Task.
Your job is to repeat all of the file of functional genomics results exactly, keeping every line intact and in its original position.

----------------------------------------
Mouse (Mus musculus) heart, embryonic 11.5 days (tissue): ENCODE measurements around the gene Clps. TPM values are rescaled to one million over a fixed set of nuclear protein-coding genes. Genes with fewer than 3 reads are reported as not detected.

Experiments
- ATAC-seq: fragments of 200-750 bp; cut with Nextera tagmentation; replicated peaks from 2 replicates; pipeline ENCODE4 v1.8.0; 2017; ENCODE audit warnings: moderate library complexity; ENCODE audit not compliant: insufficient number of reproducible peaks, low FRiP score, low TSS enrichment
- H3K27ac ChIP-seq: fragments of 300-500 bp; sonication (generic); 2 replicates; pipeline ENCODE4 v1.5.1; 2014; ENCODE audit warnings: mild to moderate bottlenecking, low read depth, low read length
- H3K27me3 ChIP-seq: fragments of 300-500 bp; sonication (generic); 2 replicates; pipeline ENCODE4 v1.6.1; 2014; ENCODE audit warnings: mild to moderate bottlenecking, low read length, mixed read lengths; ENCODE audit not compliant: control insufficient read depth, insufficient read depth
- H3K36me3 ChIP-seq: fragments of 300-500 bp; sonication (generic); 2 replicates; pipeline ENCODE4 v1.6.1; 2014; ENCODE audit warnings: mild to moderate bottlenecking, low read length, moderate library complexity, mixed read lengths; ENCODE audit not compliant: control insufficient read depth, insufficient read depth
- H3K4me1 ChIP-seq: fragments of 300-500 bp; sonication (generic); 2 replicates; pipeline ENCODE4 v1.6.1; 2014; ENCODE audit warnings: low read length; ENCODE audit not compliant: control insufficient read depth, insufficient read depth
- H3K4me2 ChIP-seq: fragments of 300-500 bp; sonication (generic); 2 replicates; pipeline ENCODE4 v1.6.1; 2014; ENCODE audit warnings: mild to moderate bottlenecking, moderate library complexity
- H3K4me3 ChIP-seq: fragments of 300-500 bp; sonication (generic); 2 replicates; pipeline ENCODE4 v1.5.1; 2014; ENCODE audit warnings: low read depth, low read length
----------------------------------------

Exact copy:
Mouse (Mus musculus) heart, embryonic 11.5 days (tissue): ENCODE measurements around the gene Clps. TPM values are rescaled to one million over a fixed set of nuclear protein-coding genes. Genes with fewer than 3 reads are reported as not detected.

Experiments
- ATAC-seq: fragments of 200-750 bp; cut with Nextera tagmentation; replicated peaks from 2 replicates; pipeline ENCODE4 v1.8.0; 2017; ENCODE audit warnings: moderate library complexity; ENCODE audit not compliant: insufficient number of reproducible peaks, low FRiP score, low TSS enrichment
- H3K27ac ChIP-seq: fragments of 300-500 bp; sonication (generic); 2 replicates; pipeline ENCODE4 v1.5.1; 2014; ENCODE audit warnings: mild to moderate bottlenecking, low read depth, low read length
- H3K27me3 ChIP-seq: fragments of 300-500 bp; sonication (generic); 2 replicates; pipeline ENCODE4 v1.6.1; 2014; ENCODE audit warnings: mild to moderate bottlenecking, low read length, mixed read lengths; ENCODE audit not compliant: control insufficient read depth, insufficient read depth
- H3K36me3 ChIP-seq: fragments of 300-500 bp; sonication (generic); 2 replicates; pipeline ENCODE4 v1.6.1; 2014; ENCODE audit warnings: mild to moderate bottlenecking, low read length, moderate library complexity, mixed read lengths; ENCODE audit not compliant: control insufficient read depth, insufficient read depth
- H3K4me1 ChIP-seq: fragments of 300-500 bp; sonication (generic); 2 replicates; pipeline ENCODE4 v1.6.1; 2014; ENCODE audit warnings: low read length; ENCODE audit not compliant: control insufficient read depth, insufficient read depth
- H3K4me2 ChIP-seq: fragments of 300-500 bp; sonication (generic); 2 replicates; pipeline ENCODE4 v1.6.1; 2014; ENCODE audit warnings: mild to moderate bottlenecking, moderate library complexity
- H3K4me3 ChIP-seq: fragments of 300-500 bp; sonication (generic); 2 replicates; pipeline ENCODE4 v1.5.1; 2014; ENCODE audit warnings: low read depth, low read length